Yes, it is skeevy, but it is effective, and you can climb the ladder without ever having to actually deliver any result except the appearance of being effective.

Crafty, and in a way something to stand back and admire.

(The Dude often gets left holding the bag of the shit that goes wrong, so he is more than a little peeved by this pattern of behavior)

Senior Management realizes that their OKRs encourage this behavior, but instead of attempting to curtail it, they actually encourage it. It is almost as if they want a rising crowd of toadying acolytes. Weird.

OKRs starving the beast

In a small organization, with limited resources, there is little doubt that OKRs are focusing exercises, ensuring that the hive mind is moving in the right direction.

In a large organization, it can also be a net positive, a way to foster or incubate innovative efforts, and encourage experimentation and exploration.

The problem is what to do with the “legacy” business? You know, all that work, product development that isn’t sexy, that actually PAYS YOUR SALARIES?

Yeah, that gets starved of resources. Updates dwindle, revenues decline. New, OKR driven programs take longer than projected to ramp up, or their revenue growth is a fraction of what you are losing in your main line businesses.

This is the biggest failure. Unless you carve out some fraction of your resource pool to toss at this “run the business”, that not a priority enough to justify an OKR, your business is going to suffer. And suffer bad.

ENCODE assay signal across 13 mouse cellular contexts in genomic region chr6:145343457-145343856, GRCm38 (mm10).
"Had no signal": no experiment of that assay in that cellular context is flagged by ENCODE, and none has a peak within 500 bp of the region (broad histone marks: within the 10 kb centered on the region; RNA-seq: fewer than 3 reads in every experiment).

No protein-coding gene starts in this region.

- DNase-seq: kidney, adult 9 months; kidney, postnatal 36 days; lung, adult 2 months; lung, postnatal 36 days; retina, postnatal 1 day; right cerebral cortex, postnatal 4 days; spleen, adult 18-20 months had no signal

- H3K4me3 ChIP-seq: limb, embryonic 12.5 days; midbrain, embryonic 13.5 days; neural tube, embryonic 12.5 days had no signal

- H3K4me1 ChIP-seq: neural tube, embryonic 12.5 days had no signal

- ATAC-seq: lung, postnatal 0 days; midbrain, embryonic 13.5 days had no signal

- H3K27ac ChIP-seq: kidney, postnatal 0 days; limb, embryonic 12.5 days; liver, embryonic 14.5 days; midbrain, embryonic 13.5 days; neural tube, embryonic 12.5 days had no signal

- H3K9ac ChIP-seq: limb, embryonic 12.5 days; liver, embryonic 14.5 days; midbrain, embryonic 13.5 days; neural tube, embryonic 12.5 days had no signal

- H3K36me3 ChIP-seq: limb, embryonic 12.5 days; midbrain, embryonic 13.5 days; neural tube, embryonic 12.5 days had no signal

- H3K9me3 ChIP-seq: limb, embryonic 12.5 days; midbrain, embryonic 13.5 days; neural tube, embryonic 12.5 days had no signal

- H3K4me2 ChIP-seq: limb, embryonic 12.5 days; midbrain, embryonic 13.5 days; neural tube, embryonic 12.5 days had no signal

Clearly not a reason to not use OKRs as a focusing exercise, but senior leadership needs to balance the “new and exciting” with the “old and mundane” to prevent tanking revenue, and thus reducing the resources to do more “new and exciting” things.

This is a death spiral. And the Dude is seeing some desperation in the OKR teams to pull in the ramps, to increase revenue, to accelerate business growth with the new. Admirable, but unless we are like Apple, where people line up around the block to buy the new iPhone on launch day, not likely to have the quick effect desired.

OKRs are not for everything

What if your niche in the org is not big enough visibility, or if it is well defined, understood, and just operates?

Do you invent OKRs to play the game, forcing some petty bullshit metrics to play nicely with others?

Or, do you just do your job, and drive value over and over to the organization without drama or fuss?

Sadly, the latter choice is the path to irrelevance, and the temptation to perturb the system is great, so you try to play the OKR game. But leadership will likely not give one iota of a damn. Your business isn’t sexy, it isn’t hip, and growth in a stable state is monotonous, in the low (but consistent) single digits.

It is hard to not feel left out, but the Dude takes pride in keeping the lights on, providing free cash flow for the exec’s “pets” to play with, and to pay his mortgage.


It is probably that you are taking away from this post that the Dude is anti-OKR. That is not true, OKR’s are the modern incarnation of a longstanding management philosophy that was called “management by objective.” OKR’s are presented as a fait accompli, a miracle team motivation methodologies, and while it has brought some new terminology, and tools to foster cross-functional collaboration and cooperation, they are not miracles.

In larger organizations they can be an awkward fit, especially for organization wide OKRs that expand towards the absurd (an objective with 20+ key results is not really a mere objective)

The Dude is a believer, but he merely considers OKRs a tool in the tool box. Not the only tool, and not universally applicable.

As always, YMMV. Catch you in the bar for the post work cocktail!

Written by

A crusty veteran from the product management trenches. Plenty of salty language, references to cannabis, and a connoisseur of White Russian cocktails

View all articles
Leave a reply

Written by pmdude